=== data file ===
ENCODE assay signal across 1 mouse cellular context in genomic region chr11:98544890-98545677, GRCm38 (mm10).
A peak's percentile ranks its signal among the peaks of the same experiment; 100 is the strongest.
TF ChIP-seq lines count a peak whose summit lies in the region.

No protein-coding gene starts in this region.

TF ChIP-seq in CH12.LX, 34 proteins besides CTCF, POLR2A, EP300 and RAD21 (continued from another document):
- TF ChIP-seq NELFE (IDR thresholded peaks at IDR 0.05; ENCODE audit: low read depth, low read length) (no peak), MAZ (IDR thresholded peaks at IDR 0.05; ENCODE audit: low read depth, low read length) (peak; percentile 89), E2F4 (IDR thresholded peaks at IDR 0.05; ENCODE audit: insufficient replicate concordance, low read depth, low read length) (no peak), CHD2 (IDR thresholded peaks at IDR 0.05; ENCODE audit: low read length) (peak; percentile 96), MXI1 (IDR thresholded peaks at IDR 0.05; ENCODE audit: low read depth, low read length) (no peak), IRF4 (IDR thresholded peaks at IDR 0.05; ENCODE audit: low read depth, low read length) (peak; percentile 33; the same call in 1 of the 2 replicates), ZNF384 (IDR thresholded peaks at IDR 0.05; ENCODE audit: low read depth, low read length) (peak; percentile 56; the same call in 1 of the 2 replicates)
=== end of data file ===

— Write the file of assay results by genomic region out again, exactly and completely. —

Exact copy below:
ENCODE assay signal across 1 mouse cellular context in genomic region chr11:98544890-98545677, GRCm38 (mm10).
A peak's percentile ranks its signal among the peaks of the same experiment; 100 is the strongest.
TF ChIP-seq lines count a peak whose summit lies in the region.

No protein-coding gene starts in this region.

TF ChIP-seq in CH12.LX, 34 proteins besides CTCF, POLR2A, EP300 and RAD21 (continued from another document):
- TF ChIP-seq NELFE (IDR thresholded peaks at IDR 0.05; ENCODE audit: low read depth, low read length) (no peak), MAZ (IDR thresholded peaks at IDR 0.05; ENCODE audit: low read depth, low read length) (peak; percentile 89), E2F4 (IDR thresholded peaks at IDR 0.05; ENCODE audit: insufficient replicate concordance, low read depth, low read length) (no peak), CHD2 (IDR thresholded peaks at IDR 0.05; ENCODE audit: low read length) (peak; percentile 96), MXI1 (IDR thresholded peaks at IDR 0.05; ENCODE audit: low read depth, low read length) (no peak), IRF4 (IDR thresholded peaks at IDR 0.05; ENCODE audit: low read depth, low read length) (peak; percentile 33; the same call in 1 of the 2 replicates), ZNF384 (IDR thresholded peaks at IDR 0.05; ENCODE audit: low read depth, low read length) (peak; percentile 56; the same call in 1 of the 2 replicates)